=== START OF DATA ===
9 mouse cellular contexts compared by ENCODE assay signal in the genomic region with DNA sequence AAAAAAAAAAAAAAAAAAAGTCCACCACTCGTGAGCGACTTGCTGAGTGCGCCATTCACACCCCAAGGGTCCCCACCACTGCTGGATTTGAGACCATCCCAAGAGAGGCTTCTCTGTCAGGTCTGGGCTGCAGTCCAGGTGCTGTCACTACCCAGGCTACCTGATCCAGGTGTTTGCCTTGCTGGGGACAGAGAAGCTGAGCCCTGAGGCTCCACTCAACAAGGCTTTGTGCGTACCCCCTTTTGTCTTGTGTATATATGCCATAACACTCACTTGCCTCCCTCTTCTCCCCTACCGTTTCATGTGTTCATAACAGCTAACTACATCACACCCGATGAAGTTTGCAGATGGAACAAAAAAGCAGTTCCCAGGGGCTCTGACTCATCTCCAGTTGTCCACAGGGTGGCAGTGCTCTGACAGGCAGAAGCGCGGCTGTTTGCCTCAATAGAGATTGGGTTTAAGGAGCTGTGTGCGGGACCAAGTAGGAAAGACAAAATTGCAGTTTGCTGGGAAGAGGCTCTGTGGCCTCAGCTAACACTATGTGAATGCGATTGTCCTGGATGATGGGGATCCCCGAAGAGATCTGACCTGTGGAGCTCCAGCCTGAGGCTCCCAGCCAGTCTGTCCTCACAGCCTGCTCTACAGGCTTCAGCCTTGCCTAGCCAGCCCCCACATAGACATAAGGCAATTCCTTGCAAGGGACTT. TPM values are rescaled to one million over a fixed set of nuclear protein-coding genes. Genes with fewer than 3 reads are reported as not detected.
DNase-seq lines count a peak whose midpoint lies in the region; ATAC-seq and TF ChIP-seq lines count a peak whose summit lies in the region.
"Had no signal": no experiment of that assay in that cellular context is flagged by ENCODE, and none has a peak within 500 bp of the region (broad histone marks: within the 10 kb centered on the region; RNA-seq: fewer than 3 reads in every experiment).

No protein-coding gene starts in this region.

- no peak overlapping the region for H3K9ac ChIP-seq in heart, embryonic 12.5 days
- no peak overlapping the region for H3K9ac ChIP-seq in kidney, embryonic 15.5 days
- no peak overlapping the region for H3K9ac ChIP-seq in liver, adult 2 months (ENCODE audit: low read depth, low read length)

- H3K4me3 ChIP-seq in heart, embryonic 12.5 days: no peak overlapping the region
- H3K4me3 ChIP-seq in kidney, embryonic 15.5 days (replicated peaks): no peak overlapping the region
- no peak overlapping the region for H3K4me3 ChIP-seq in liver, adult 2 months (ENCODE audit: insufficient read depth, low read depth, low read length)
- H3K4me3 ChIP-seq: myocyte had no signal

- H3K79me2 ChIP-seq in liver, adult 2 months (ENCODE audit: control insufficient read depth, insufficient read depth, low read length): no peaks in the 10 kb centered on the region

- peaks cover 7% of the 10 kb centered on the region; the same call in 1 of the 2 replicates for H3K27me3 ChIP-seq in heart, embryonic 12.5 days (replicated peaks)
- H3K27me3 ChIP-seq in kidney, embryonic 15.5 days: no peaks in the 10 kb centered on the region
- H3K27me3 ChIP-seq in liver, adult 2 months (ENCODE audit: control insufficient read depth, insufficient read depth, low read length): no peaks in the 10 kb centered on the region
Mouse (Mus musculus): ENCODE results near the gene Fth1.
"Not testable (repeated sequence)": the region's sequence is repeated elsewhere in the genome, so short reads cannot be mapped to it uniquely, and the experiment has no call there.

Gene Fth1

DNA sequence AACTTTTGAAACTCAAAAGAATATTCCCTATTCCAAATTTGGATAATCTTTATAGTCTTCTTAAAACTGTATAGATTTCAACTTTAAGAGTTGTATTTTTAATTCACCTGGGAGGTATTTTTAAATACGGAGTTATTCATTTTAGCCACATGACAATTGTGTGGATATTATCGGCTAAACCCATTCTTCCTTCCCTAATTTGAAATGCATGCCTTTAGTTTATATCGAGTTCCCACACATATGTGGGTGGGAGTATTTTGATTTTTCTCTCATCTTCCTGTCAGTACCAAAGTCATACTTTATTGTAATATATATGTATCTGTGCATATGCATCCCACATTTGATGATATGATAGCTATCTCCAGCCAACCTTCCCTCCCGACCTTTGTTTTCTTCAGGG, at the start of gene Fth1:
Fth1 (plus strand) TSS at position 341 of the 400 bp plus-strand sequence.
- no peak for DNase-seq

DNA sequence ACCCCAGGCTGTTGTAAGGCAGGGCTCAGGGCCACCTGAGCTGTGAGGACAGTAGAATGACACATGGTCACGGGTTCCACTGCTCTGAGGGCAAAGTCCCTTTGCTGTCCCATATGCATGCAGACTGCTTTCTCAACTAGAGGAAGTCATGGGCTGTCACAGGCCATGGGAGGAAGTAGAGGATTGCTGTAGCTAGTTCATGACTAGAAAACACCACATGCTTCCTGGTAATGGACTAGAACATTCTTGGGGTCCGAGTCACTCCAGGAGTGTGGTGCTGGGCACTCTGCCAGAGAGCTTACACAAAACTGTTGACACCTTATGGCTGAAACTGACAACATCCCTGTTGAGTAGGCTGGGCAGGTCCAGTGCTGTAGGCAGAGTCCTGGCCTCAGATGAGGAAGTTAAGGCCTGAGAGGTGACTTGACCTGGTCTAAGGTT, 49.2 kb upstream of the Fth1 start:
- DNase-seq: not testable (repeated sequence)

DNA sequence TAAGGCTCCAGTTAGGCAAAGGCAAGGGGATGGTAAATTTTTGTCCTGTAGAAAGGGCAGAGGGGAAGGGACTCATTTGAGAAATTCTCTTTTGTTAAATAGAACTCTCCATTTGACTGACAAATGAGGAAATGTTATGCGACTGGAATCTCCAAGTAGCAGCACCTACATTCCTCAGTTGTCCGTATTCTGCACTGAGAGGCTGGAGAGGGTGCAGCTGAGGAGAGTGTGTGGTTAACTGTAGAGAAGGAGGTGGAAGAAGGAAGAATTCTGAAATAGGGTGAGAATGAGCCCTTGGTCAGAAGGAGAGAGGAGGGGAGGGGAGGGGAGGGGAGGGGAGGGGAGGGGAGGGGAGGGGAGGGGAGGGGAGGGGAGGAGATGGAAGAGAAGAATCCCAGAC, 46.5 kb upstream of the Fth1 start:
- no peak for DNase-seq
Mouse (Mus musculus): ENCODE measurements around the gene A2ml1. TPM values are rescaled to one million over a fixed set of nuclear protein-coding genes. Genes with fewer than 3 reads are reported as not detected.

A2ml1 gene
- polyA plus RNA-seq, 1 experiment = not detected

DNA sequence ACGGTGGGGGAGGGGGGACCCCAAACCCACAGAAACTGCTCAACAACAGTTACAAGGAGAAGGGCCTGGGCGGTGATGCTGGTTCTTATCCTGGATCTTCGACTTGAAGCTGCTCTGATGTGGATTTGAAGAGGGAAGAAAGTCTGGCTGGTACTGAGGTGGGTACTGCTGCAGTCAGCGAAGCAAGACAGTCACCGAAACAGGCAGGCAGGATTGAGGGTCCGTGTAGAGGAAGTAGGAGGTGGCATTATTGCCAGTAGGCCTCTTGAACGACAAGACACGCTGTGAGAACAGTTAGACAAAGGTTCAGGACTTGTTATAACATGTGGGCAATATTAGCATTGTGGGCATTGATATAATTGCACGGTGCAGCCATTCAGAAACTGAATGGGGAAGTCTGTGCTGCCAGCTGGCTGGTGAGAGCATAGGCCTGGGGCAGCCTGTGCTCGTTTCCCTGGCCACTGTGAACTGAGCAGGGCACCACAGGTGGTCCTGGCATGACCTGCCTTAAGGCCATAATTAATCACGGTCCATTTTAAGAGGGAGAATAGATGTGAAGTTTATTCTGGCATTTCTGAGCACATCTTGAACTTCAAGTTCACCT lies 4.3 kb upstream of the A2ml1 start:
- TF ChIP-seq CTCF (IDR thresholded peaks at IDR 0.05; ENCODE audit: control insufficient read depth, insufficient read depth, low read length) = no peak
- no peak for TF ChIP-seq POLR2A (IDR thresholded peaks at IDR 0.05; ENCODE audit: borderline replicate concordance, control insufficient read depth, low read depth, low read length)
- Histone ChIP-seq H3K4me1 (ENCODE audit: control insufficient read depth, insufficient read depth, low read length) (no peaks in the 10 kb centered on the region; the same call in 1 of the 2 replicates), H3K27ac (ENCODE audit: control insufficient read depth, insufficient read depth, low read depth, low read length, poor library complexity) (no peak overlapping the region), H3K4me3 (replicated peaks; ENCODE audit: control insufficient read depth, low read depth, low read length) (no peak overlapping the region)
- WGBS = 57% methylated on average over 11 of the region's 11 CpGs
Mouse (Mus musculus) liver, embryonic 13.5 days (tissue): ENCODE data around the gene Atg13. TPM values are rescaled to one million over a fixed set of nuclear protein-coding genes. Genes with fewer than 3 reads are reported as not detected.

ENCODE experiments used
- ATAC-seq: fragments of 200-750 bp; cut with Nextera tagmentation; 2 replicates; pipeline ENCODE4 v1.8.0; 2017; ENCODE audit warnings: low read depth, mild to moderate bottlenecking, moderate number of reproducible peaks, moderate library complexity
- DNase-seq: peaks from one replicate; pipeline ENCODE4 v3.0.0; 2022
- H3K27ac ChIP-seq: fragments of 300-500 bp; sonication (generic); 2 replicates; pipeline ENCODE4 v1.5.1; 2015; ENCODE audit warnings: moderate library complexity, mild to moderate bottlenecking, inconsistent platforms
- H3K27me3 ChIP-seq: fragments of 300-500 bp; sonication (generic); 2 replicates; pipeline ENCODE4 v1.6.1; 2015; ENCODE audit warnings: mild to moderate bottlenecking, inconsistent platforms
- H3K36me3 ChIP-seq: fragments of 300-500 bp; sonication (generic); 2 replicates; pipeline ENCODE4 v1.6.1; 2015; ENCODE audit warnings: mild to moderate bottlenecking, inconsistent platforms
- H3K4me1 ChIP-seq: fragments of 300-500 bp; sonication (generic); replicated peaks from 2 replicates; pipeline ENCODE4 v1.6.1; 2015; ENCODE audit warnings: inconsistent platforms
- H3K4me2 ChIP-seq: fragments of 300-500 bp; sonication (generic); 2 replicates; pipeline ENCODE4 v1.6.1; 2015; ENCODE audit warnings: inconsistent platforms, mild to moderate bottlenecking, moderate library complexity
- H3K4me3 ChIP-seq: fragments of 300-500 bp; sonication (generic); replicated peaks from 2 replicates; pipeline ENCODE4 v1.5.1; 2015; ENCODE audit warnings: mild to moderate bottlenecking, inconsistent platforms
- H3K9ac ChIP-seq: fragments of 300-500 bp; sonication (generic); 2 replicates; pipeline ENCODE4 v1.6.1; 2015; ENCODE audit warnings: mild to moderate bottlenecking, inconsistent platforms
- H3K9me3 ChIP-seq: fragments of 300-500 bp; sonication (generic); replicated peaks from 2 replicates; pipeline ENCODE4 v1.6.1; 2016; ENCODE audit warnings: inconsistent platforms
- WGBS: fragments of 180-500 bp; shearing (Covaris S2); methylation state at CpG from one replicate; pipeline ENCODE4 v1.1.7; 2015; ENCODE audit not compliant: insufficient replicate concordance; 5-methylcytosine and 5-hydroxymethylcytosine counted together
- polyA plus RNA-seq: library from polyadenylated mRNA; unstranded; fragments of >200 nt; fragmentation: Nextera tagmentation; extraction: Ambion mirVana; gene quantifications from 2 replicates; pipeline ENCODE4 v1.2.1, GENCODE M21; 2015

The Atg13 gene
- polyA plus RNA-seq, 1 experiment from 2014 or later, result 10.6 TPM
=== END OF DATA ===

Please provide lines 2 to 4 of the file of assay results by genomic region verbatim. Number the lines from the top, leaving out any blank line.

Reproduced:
DNase-seq lines count a peak whose midpoint lies in the region; ATAC-seq and TF ChIP-seq lines count a peak whose summit lies in the region.
"Had no signal": no experiment of that assay in that cellular context is flagged by ENCODE, and none has a peak within 500 bp of the region (broad histone marks: within the 10 kb centered on the region; RNA-seq: fewer than 3 reads in every experiment).

No protein-coding gene starts in this region.